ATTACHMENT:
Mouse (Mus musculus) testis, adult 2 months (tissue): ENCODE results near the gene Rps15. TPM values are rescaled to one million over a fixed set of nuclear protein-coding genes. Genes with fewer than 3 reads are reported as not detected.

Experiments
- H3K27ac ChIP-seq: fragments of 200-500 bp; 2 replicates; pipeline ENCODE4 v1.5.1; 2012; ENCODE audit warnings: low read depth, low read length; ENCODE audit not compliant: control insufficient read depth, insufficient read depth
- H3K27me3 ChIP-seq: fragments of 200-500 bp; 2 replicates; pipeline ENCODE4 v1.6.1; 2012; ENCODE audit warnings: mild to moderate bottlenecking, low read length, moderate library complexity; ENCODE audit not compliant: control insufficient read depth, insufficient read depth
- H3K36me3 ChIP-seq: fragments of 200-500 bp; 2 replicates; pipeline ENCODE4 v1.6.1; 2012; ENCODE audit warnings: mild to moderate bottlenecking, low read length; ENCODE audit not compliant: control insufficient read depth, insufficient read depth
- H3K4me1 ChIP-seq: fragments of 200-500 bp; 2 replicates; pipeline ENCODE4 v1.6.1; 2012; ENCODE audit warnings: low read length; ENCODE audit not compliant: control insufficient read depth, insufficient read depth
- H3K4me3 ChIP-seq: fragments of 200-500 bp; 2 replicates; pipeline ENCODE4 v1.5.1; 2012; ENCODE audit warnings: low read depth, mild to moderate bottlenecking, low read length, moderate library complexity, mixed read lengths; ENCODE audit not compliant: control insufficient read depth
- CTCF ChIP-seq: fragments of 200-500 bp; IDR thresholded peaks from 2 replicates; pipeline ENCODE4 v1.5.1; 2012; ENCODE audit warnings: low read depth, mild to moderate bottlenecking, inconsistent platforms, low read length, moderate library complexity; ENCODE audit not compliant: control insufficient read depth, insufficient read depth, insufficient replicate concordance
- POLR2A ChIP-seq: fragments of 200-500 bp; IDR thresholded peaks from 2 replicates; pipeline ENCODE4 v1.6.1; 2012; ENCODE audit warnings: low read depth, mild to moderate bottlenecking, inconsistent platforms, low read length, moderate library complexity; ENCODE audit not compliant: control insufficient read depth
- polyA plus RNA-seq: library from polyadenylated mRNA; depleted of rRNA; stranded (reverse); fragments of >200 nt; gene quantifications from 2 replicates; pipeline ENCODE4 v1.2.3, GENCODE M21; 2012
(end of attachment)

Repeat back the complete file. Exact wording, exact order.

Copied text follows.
Mouse (Mus musculus) testis, adult 2 months (tissue): ENCODE results near the gene Rps15. TPM values are rescaled to one million over a fixed set of nuclear protein-coding genes. Genes with fewer than 3 reads are reported as not detected.

Experiments
- H3K27ac ChIP-seq: fragments of 200-500 bp; 2 replicates; pipeline ENCODE4 v1.5.1; 2012; ENCODE audit warnings: low read depth, low read length; ENCODE audit not compliant: control insufficient read depth, insufficient read depth
- H3K27me3 ChIP-seq: fragments of 200-500 bp; 2 replicates; pipeline ENCODE4 v1.6.1; 2012; ENCODE audit warnings: mild to moderate bottlenecking, low read length, moderate library complexity; ENCODE audit not compliant: control insufficient read depth, insufficient read depth
- H3K36me3 ChIP-seq: fragments of 200-500 bp; 2 replicates; pipeline ENCODE4 v1.6.1; 2012; ENCODE audit warnings: mild to moderate bottlenecking, low read length; ENCODE audit not compliant: control insufficient read depth, insufficient read depth
- H3K4me1 ChIP-seq: fragments of 200-500 bp; 2 replicates; pipeline ENCODE4 v1.6.1; 2012; ENCODE audit warnings: low read length; ENCODE audit not compliant: control insufficient read depth, insufficient read depth
- H3K4me3 ChIP-seq: fragments of 200-500 bp; 2 replicates; pipeline ENCODE4 v1.5.1; 2012; ENCODE audit warnings: low read depth, mild to moderate bottlenecking, low read length, moderate library complexity, mixed read lengths; ENCODE audit not compliant: control insufficient read depth
- CTCF ChIP-seq: fragments of 200-500 bp; IDR thresholded peaks from 2 replicates; pipeline ENCODE4 v1.5.1; 2012; ENCODE audit warnings: low read depth, mild to moderate bottlenecking, inconsistent platforms, low read length, moderate library complexity; ENCODE audit not compliant: control insufficient read depth, insufficient read depth, insufficient replicate concordance
- POLR2A ChIP-seq: fragments of 200-500 bp; IDR thresholded peaks from 2 replicates; pipeline ENCODE4 v1.6.1; 2012; ENCODE audit warnings: low read depth, mild to moderate bottlenecking, inconsistent platforms, low read length, moderate library complexity; ENCODE audit not compliant: control insufficient read depth
- polyA plus RNA-seq: library from polyadenylated mRNA; depleted of rRNA; stranded (reverse); fragments of >200 nt; gene quantifications from 2 replicates; pipeline ENCODE4 v1.2.3, GENCODE M21; 2012